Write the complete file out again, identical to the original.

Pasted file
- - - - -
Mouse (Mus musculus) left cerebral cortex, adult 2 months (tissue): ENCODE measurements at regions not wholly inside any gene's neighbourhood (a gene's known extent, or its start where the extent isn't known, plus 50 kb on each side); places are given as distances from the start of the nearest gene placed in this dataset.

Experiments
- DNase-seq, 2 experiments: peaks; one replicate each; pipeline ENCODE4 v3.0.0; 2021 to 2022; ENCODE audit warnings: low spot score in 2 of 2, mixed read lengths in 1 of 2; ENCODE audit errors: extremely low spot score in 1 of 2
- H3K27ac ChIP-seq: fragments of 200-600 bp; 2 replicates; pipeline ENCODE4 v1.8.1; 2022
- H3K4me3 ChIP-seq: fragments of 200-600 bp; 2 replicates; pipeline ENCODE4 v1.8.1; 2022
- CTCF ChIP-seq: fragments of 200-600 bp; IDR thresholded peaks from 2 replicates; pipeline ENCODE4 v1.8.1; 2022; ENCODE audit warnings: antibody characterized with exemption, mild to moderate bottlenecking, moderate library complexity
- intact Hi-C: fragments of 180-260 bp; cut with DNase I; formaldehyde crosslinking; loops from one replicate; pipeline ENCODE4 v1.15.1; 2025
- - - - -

Mouse (Mus musculus) left cerebral cortex, adult 2 months (tissue): ENCODE measurements at regions not wholly inside any gene's neighbourhood (a gene's known extent, or its start where the extent isn't known, plus 50 kb on each side); places are given as distances from the start of the nearest gene placed in this dataset.

Experiments
- DNase-seq, 2 experiments: peaks; one replicate each; pipeline ENCODE4 v3.0.0; 2021 to 2022; ENCODE audit warnings: low spot score in 2 of 2, mixed read lengths in 1 of 2; ENCODE audit errors: extremely low spot score in 1 of 2
- H3K27ac ChIP-seq: fragments of 200-600 bp; 2 replicates; pipeline ENCODE4 v1.8.1; 2022
- H3K4me3 ChIP-seq: fragments of 200-600 bp; 2 replicates; pipeline ENCODE4 v1.8.1; 2022
- CTCF ChIP-seq: fragments of 200-600 bp; IDR thresholded peaks from 2 replicates; pipeline ENCODE4 v1.8.1; 2022; ENCODE audit warnings: antibody characterized with exemption, mild to moderate bottlenecking, moderate library complexity
- intact Hi-C: fragments of 180-260 bp; cut with DNase I; formaldehyde crosslinking; loops from one replicate; pipeline ENCODE4 v1.15.1; 2025